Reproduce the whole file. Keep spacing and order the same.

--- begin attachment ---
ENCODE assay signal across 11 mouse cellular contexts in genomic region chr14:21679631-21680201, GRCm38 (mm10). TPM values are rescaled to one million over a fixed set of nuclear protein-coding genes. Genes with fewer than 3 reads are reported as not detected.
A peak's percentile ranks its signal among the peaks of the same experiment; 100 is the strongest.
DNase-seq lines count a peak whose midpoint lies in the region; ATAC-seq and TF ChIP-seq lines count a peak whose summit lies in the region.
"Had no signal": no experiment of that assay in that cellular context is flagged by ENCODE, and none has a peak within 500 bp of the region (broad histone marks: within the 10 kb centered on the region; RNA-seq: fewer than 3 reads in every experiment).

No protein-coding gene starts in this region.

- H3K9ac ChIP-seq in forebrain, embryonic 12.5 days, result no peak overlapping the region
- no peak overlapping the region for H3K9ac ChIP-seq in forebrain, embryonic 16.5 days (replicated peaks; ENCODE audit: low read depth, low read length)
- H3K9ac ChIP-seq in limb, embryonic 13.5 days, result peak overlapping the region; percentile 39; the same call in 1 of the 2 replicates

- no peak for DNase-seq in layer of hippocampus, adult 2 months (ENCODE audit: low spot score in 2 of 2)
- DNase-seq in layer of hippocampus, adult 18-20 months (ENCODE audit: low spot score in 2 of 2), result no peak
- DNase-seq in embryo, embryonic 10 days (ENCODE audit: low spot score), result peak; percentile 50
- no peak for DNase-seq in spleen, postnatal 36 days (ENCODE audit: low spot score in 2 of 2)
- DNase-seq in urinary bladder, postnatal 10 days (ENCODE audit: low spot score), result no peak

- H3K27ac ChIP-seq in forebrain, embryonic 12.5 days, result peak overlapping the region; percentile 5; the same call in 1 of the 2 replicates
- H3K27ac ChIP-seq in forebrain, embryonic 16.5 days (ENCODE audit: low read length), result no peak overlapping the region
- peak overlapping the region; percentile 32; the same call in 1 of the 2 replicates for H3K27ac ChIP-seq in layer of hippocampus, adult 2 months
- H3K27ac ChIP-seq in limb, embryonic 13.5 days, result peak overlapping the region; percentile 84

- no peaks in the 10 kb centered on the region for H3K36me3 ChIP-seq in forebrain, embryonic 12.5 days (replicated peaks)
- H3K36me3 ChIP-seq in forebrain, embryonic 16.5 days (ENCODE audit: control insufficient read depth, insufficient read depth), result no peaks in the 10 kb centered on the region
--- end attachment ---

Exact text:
ENCODE assay signal across 11 mouse cellular contexts in genomic region chr14:21679631-21680201, GRCm38 (mm10). TPM values are rescaled to one million over a fixed set of nuclear protein-coding genes. Genes with fewer than 3 reads are reported as not detected.
A peak's percentile ranks its signal among the peaks of the same experiment; 100 is the strongest.
DNase-seq lines count a peak whose midpoint lies in the region; ATAC-seq and TF ChIP-seq lines count a peak whose summit lies in the region.
"Had no signal": no experiment of that assay in that cellular context is flagged by ENCODE, and none has a peak within 500 bp of the region (broad histone marks: within the 10 kb centered on the region; RNA-seq: fewer than 3 reads in every experiment).

No protein-coding gene starts in this region.

- H3K9ac ChIP-seq in forebrain, embryonic 12.5 days, result no peak overlapping the region
- no peak overlapping the region for H3K9ac ChIP-seq in forebrain, embryonic 16.5 days (replicated peaks; ENCODE audit: low read depth, low read length)
- H3K9ac ChIP-seq in limb, embryonic 13.5 days, result peak overlapping the region; percentile 39; the same call in 1 of the 2 replicates

- no peak for DNase-seq in layer of hippocampus, adult 2 months (ENCODE audit: low spot score in 2 of 2)
- DNase-seq in layer of hippocampus, adult 18-20 months (ENCODE audit: low spot score in 2 of 2), result no peak
- DNase-seq in embryo, embryonic 10 days (ENCODE audit: low spot score), result peak; percentile 50
- no peak for DNase-seq in spleen, postnatal 36 days (ENCODE audit: low spot score in 2 of 2)
- DNase-seq in urinary bladder, postnatal 10 days (ENCODE audit: low spot score), result no peak

- H3K27ac ChIP-seq in forebrain, embryonic 12.5 days, result peak overlapping the region; percentile 5; the same call in 1 of the 2 replicates
- H3K27ac ChIP-seq in forebrain, embryonic 16.5 days (ENCODE audit: low read length), result no peak overlapping the region
- peak overlapping the region; percentile 32; the same call in 1 of the 2 replicates for H3K27ac ChIP-seq in layer of hippocampus, adult 2 months
- H3K27ac ChIP-seq in limb, embryonic 13.5 days, result peak overlapping the region; percentile 84

- no peaks in the 10 kb centered on the region for H3K36me3 ChIP-seq in forebrain, embryonic 12.5 days (replicated peaks)
- H3K36me3 ChIP-seq in forebrain, embryonic 16.5 days (ENCODE audit: control insufficient read depth, insufficient read depth), result no peaks in the 10 kb centered on the region